Summer is festival season and while the agony of choice presents it’s own problems, the travel and camping costs for out of town adventures can be another hurdle. Within London, as if we weren’t spoiled enough already, there is a growing choice of day/weekend festivals which while not necessarily cheap, are an accessible way to enjoy some great music and celebrate the summer sun. One such cultural festival is Meltdown, hosted by the Southbank Centre each June.
Since 1993, an established musician has been chosen each year to curate the festival, basically given free reign to pick their own line-up. Previous curators have been selected from across the musical spectrum to include composers (Sir George Benjamin), legends (Elvis Costello, David Bowie, Patti Smith) and groups (Massive Attack) all with their own unique take on an ideal festival bill.
I first heard about Meltdown while watching Greg Whiteley’s documentary about New York Dolls bassist, Arthur Kane. In 2004, Morrissey was given the role of curator and since he was once the president of their fan club in the UK, wanted the glam punk pioneers in his festival. Kane had fallen out with singer David Johansen, and following the bands break up in the seventies had suffered a creative block, resulting in severe depression amplified by alcoholism. Hurling himself out of a second floor window as well as an attack in 1992 left Kane with brain damage and speech difficulties. He had also joined The Church of Jesus Christ of Latter-day Saints and was working as a volunteer in their library. He had expressed a desire to reunite with the Dolls and the film followed his journey from the retrieval of his bass from a pawn shop to the London stage where the surviving Dolls played two sold out shows. Within weeks Kane fell ill and passed away and the film became a wonderful log of a fascinating, outlandish and tragic life.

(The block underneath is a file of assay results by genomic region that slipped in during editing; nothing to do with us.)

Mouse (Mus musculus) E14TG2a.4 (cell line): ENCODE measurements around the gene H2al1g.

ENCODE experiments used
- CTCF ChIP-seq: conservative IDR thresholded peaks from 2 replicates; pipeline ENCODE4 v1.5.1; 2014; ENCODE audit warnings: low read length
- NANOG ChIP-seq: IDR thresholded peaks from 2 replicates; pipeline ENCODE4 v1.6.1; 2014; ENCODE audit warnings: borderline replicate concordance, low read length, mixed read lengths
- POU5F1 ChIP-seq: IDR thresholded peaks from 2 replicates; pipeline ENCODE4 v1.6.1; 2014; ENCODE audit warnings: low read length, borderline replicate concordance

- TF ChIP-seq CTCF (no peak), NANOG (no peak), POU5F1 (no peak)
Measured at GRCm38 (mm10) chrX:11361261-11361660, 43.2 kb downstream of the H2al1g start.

It was years later when I watched the film and was saddened by its story, but slightly buoyed at the knowledge that such an interesting festival happened in my adopted hometown. Of course since then I was always late in finding out about lineups so have never actually been, up until I saw an article announcing who was to curate the 25th Meltdown this year – The Cure’s Robert Smith. I took the festival name literally and became an obsessive researcher, stalking the internet waiting for what I was convinced would be an incredible selection of acts to be announced.
I was so excited, but also knew I had to be discerning, not only for budget reasons, but also knowing gigs would most likely sell out extremely quickly. I agonised, prioritised and then apologised to my credit card as release day approached. Nine Inch Nails were of course first on the list, even though the likelihood of actually getting a ticket was remote, I still had to try. Realising I’d been beaten to a seat by the member pre-sale I aimed for two other bands I’d not yet seen – Placebo and Deftones. Within days of each other I would again be tearing through my bucket list and would be able to see groups that were an integral part of my youth soundtrack.
I was buzzing walking up the stairs of the Royal Festival Hall last Saturday. I wasn’t entirely sure where I needed to go, but the stream of old school goths showed me. Finding my gig buddy, we headed straight for the merchandise, ’cause I am a sucker for a band shirt. Not feeling particularly whelmed by what was on offer I chose to spend my money at the bar instead. Settling into the grand and comfortable venue felt strange, more suited for a symphony than a rock gig. I had been there years ago for Marianne Faithfull, but that felt like a more appropriate adult sit-down evening.
Kaelan Mikla, an Icelandic trio warmed up the audience with some really beautiful darkwave synth music. I could hear heavy influence of Bjork, Bauhaus and The Cure with a distinct eighties flavour. I was impressed; give them a listen on Soundcloud here if you’re in the mood for a little gloomy poetic performance art.
After a short interval the lights dimmed and the audience roared. I was very happy that everyone leapt to their feet too – there was no way I could stay seated for Placebo.
To be continued